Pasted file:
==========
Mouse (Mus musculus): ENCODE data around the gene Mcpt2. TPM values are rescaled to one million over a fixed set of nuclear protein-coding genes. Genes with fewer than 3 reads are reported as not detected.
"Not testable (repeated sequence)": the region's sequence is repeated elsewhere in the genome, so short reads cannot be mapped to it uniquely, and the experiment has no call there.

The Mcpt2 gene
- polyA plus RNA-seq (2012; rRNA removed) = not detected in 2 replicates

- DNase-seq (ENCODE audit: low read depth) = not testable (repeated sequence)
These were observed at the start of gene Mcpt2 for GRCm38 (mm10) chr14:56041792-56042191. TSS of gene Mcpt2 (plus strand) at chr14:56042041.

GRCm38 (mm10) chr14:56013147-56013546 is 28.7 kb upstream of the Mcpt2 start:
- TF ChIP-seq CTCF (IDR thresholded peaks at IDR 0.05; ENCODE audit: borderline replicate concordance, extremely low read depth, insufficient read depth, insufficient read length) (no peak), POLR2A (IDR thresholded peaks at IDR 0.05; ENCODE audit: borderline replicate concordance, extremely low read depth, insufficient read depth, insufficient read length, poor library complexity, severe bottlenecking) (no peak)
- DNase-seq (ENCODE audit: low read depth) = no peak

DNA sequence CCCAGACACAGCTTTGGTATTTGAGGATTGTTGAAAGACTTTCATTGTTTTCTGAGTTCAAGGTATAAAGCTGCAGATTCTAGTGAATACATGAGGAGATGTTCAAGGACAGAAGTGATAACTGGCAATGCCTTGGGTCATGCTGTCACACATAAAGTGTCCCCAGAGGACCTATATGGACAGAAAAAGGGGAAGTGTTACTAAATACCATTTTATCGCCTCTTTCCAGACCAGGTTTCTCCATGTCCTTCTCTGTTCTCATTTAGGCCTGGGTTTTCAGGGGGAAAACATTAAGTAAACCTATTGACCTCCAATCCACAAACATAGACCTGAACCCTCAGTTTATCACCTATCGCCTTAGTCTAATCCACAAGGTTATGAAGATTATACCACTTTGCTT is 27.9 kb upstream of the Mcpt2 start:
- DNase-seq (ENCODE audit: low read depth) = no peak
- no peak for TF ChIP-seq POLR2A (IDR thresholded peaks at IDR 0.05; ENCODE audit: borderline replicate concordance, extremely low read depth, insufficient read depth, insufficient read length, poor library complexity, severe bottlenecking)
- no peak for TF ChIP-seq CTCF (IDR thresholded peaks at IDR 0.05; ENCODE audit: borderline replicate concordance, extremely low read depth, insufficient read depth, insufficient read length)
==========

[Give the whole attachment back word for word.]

Mouse (Mus musculus): ENCODE data around the gene Mcpt2. TPM values are rescaled to one million over a fixed set of nuclear protein-coding genes. Genes with fewer than 3 reads are reported as not detected.
"Not testable (repeated sequence)": the region's sequence is repeated elsewhere in the genome, so short reads cannot be mapped to it uniquely, and the experiment has no call there.

The Mcpt2 gene
- polyA plus RNA-seq (2012; rRNA removed) = not detected in 2 replicates

- DNase-seq (ENCODE audit: low read depth) = not testable (repeated sequence)
These were observed at the start of gene Mcpt2 for GRCm38 (mm10) chr14:56041792-56042191. TSS of gene Mcpt2 (plus strand) at chr14:56042041.

GRCm38 (mm10) chr14:56013147-56013546 is 28.7 kb upstream of the Mcpt2 start:
- TF ChIP-seq CTCF (IDR thresholded peaks at IDR 0.05; ENCODE audit: borderline replicate concordance, extremely low read depth, insufficient read depth, insufficient read length) (no peak), POLR2A (IDR thresholded peaks at IDR 0.05; ENCODE audit: borderline replicate concordance, extremely low read depth, insufficient read depth, insufficient read length, poor library complexity, severe bottlenecking) (no peak)
- DNase-seq (ENCODE audit: low read depth) = no peak

DNA sequence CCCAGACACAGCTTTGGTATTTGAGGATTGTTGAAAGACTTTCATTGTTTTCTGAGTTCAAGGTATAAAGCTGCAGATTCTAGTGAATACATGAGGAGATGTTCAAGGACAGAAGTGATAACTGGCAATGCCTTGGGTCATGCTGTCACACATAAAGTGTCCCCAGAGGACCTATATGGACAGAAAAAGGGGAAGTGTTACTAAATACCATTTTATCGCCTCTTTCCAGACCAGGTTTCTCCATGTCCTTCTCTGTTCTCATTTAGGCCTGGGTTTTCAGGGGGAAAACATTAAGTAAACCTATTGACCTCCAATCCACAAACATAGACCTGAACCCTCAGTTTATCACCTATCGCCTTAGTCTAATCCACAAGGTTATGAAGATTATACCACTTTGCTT is 27.9 kb upstream of the Mcpt2 start:
- DNase-seq (ENCODE audit: low read depth) = no peak
- no peak for TF ChIP-seq POLR2A (IDR thresholded peaks at IDR 0.05; ENCODE audit: borderline replicate concordance, extremely low read depth, insufficient read depth, insufficient read length, poor library complexity, severe bottlenecking)
- no peak for TF ChIP-seq CTCF (IDR thresholded peaks at IDR 0.05; ENCODE audit: borderline replicate concordance, extremely low read depth, insufficient read depth, insufficient read length)